The Lions Gate Bridge

by Mom


Our family has lived on the North Shore for over 15 years, so I think it’s safe for me to say that I’ve crossed the Lions Gate Bridge hundreds of (maybe even close to a thousand) times.  I’m ashamed to say only a handful by foot, and never on a bike.  To be honest, the thought never crossed our minds to make a point of it.  If you’re thinking we took the Lions Gate Bridge, complete with its stunning panoramic views of the North Shore mountains and Burrard Inlet for granted, not to mention majestic Stanley Park brimming with fun family activities merely a stone’s throw away on the other side – you’re absolutely right.

What made me wake up to the Lions Gate Bridge:  two events.  The first was my visit to New York last summer.  I remember reading about the Brooklyn Bridge and how it was a must-see for every tourist.  Walking across it was even rated as one of the top ten activities to do while visiting New York.  The day I dragged my family along to walk across the Brooklyn Bridge turned out to be the wrong day: it was sweltering hot.  Aside from the heat none of us could figure out what the big deal was.  We crossed the East River, but the views were not amazing.  All of us agreed the Lions Gate Bridge was more of a show-stopper, but just wasn’t played up as much as the Brooklyn Bridge.

Second, over the years I’ve noticed more and more people walking and riding their bikes across the Lions Gate Bridge.  I’ve also seen more tourists crossing the bridge.  It seems people are catching on to how pretty the Lions Gate Bridge is and the amazing views it gives you when you cross.  If you want to take pictures, crossing by foot or bike are the best ways to do it.

If you decide to make this venture with your kids, I would suggest avoiding rush hour.  A number of people ride their bikes to work and the sidewalk is not huge.  Unfortunately, one cyclist fell off the sidewalk to avoid a pedestrian, and was struck by a motor vehicle.  Also I suggest parking your car in West Vancouver / North Vancouver side and walking toward Stanley Park.  You can tantalize your kids with the prospect of a playground, outdoor swimming pool, aquarium, and seawall on the other side.  If you’re really energetic, you can even meander into town.  It’s about another mile from Stanley Park.  Finally, this may be a little harder to do, but the bridge has lights and is spectacular to see at night.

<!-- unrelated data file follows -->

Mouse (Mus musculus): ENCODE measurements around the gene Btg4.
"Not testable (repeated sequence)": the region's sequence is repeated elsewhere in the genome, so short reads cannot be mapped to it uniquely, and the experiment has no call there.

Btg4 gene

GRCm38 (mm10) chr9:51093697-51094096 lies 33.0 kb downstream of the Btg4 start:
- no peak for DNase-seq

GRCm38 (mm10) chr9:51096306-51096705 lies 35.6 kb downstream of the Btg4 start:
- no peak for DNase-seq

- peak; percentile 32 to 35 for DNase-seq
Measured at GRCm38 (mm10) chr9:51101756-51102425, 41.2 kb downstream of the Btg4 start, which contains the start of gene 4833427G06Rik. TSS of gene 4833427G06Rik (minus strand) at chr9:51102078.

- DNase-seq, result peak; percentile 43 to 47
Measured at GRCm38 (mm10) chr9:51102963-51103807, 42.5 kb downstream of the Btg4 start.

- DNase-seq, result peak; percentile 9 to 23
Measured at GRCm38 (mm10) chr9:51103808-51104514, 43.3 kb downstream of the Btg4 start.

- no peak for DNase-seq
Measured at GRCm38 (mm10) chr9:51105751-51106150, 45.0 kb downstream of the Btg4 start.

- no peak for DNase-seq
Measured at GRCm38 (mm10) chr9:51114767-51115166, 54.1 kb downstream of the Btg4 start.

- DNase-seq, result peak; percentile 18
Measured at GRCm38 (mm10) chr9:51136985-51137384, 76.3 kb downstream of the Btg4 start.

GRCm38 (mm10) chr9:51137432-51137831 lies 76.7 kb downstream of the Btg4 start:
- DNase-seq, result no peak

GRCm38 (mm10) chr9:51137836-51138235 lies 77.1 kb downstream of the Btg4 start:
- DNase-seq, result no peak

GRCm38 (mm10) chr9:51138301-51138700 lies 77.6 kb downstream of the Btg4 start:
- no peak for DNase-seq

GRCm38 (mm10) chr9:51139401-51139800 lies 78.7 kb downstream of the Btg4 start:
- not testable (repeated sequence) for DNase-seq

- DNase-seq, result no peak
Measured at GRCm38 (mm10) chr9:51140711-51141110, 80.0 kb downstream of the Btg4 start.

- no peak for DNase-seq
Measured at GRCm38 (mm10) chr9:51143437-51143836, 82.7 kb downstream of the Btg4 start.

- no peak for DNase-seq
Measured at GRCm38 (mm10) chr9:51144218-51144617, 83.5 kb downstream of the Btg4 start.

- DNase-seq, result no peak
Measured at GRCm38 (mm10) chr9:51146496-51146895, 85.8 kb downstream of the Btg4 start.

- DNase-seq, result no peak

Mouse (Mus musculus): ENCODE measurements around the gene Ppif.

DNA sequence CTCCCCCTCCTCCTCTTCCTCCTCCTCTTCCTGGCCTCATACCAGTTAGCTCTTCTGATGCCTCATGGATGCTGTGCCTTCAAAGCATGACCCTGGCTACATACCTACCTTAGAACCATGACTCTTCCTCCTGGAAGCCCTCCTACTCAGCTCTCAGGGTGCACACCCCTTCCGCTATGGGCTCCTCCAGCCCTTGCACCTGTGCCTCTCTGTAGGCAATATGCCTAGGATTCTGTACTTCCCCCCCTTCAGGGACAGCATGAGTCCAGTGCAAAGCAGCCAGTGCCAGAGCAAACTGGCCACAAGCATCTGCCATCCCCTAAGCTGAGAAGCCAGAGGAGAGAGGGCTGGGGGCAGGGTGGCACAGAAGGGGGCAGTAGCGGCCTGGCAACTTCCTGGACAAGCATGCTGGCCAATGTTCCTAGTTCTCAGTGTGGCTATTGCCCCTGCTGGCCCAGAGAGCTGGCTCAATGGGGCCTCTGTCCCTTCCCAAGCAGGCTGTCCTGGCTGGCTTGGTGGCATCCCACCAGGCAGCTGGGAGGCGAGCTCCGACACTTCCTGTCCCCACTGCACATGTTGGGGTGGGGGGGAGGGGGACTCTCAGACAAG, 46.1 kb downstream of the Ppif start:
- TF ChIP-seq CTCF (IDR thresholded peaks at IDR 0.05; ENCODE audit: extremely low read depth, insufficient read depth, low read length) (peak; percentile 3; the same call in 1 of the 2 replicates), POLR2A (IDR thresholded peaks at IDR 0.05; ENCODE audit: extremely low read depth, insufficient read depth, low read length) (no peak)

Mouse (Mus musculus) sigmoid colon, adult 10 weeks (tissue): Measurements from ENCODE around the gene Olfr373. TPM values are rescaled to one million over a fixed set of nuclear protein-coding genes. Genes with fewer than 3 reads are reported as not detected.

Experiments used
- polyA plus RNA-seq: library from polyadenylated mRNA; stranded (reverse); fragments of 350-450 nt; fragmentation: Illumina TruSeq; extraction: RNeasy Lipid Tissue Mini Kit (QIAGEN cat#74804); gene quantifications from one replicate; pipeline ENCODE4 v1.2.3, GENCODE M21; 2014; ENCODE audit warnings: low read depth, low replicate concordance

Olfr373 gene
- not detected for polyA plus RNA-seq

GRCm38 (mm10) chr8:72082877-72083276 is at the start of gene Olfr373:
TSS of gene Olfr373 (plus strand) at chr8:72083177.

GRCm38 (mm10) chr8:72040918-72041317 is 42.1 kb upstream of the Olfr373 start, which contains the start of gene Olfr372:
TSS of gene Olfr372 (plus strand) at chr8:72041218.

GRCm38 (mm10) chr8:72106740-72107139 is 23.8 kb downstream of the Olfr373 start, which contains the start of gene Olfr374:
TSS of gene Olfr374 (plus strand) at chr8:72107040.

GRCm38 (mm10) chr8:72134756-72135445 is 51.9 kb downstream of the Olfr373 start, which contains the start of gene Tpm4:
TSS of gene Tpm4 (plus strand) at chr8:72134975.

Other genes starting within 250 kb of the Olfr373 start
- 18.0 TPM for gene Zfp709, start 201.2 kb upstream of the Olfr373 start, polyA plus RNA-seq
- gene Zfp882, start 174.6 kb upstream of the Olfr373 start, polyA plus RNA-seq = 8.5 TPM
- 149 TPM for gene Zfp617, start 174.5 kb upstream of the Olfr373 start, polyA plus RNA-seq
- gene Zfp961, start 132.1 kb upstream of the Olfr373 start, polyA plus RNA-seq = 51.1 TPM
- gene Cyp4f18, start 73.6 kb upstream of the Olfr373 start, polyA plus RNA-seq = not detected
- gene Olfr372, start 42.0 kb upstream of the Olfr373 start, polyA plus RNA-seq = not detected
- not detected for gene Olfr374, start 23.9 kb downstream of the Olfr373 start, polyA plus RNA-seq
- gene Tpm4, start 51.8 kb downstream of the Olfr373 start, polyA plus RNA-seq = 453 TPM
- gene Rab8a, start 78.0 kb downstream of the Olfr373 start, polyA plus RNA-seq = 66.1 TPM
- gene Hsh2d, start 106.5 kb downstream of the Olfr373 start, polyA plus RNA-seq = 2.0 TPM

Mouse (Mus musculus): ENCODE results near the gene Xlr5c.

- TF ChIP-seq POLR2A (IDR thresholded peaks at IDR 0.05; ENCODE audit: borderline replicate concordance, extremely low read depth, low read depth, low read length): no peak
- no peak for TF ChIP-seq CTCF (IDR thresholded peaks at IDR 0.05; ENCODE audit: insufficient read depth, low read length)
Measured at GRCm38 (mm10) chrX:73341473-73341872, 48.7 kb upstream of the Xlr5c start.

Age group:

All ages, but keep an eye on your kids.

Expense rating:



It's always give me a rush when I go over the Lions Gate Bridge on a sunny day.  From the bridge you get this cool 360 degree view: the North Shore Mountains, the West Vancouver waterfront, Stanley Park, maybe a Cruise ship passing underneath, and Mount Baker on the eastern horizon. 


During rush hour the mix of bikes and pedestrians on the bridge sidewalks can be a bit unnerving.  Be aware.


The Lions Gate Bridge is located at the north side of Stanley Park and connects Vancouver with West / North Vancouver.  The west side of bridge has views of Burrard Inlet, West Vancouver, and Bowen Island.  The east side of bridge has views of the city, North Vancouver, and Mount Baker.  I'm mentioning this because once you are on one side of bridge it's impossible to cross to other side of bridge because of the car traffic.




All seasons

Educational highlights:

Did you know that the Lions Gate Bridge was financed by the Guinness Family (Guinness Beer), and opened in 1938?  

Fun for the adult?:

Besides the great view, the bridge provides an opportunity to show your kids how a suspension bridge works.